It grew ever colder as the short winter day faded into dusk. Smoke from tens of thousands of chimneys belched into the air, rendering it thick and choking, especially when a mist swirled up from the river. The evening was dull and gloomy, and the elegant spires and pinnacles of the Royal Courts of Justice were soon lost to sight. Burnside mumbled something about thawing his camera lenses, and loped away, unsteady on feet that were numb with the cold. Lonsdale considered following him, but professional pride kept him in his spot. That and his old-fashioned, but warm, woollen greatcoat.

After an hour, Burnside returned, his face pink and glowing. Lonsdale assumed he had been in a tavern, but there was no scent of alcohol on his breath. Then it occurred to him that the photographer might be so hard up that he had no money for drink, so had settled for a brisk walk to drive out the chill instead.  He was about to suggest tea in the café opposite – his treat – when several solicitors emerged from the courts, talking in hushed, horrified whispers. Burnside stopped one and asked what had happened.

‘Roderick Maclean,’ replied the lawyer, and he shook his head worriedly, although his eyes were alight with excitement. ‘The police have just released the news that he escaped from Broadmoor sometime this past month. Let’s hope they catch him soon, as no one’s safe with him on the loose.’

‘Especially me,’ said Burnside importantly. ‘I’mthe one who stopped him from committing regicide. He may well want an accounting with me. I’ll be ready, though.’ He looked thoughtful. ‘Or perhaps I should beg sanctuary in Buckingham Palace …’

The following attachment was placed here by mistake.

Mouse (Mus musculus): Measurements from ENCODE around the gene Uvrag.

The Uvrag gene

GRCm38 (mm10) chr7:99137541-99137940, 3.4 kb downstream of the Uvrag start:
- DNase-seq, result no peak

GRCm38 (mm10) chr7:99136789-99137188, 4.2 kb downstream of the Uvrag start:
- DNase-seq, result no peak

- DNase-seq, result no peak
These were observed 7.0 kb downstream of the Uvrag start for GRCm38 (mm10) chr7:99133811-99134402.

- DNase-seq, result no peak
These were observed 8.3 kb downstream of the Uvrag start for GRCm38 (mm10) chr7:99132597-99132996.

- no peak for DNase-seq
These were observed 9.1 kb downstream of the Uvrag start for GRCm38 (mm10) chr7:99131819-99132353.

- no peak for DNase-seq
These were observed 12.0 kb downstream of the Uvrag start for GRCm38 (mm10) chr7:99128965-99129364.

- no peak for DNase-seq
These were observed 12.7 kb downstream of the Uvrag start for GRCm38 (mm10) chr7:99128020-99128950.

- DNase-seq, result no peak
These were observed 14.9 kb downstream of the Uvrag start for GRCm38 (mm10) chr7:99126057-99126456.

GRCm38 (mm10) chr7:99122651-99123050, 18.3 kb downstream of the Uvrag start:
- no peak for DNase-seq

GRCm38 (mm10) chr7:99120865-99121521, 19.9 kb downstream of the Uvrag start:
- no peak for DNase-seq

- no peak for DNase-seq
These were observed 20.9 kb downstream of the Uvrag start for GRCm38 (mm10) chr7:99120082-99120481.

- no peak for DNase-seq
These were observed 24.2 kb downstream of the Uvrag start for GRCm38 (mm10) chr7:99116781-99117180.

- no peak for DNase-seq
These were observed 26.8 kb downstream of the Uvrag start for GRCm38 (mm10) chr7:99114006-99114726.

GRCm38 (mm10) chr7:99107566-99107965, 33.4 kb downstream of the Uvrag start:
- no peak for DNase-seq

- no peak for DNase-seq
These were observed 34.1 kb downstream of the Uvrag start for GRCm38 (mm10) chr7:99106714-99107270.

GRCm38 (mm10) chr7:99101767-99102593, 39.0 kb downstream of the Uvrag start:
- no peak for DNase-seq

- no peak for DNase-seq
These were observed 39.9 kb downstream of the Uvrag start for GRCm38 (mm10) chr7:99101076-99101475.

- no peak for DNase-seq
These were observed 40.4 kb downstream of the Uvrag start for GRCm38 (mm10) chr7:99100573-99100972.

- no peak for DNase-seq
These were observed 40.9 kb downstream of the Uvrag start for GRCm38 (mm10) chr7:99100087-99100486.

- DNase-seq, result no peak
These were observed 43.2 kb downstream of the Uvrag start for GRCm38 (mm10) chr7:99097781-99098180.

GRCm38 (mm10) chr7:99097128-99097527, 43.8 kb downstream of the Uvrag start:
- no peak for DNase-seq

At that moment, there was a ragged cheer from the hardy few who had waited for the Queen. She hurried down the steps and was inside her carriage long before Burnside could ready his camera. He swore softly to himself; he might as well have gone home.

‘Someone must’ve told her about Maclean,’ said the solicitor, watching the royal coach clatter away. ‘And she decided she’d rather be safe at home until he’s back under lock and key.’

As Lonsdale and Burnside turned to leave, there was a commotion inside the courts. As the Queen had gone, the building was open to the public, so they went in to see what was happening.

‘They’ve just found Mr Haldane in the basement,’ explained a clerk, who was sitting on a bench in the lobby, his face pale and his body shivering with shock. ‘He’s been murdered.’

‘Haldane?’ breathed Burnside, shocked. ‘But we saw him a couple of hours ago.’

‘How do you know he was murdered?’ asked Lonsdale.

‘Because I saw the body,’ whispered the clerk, shaking his head in stunned disbelief. He looked up at them slowly. ‘He’d been chopped to pieces.’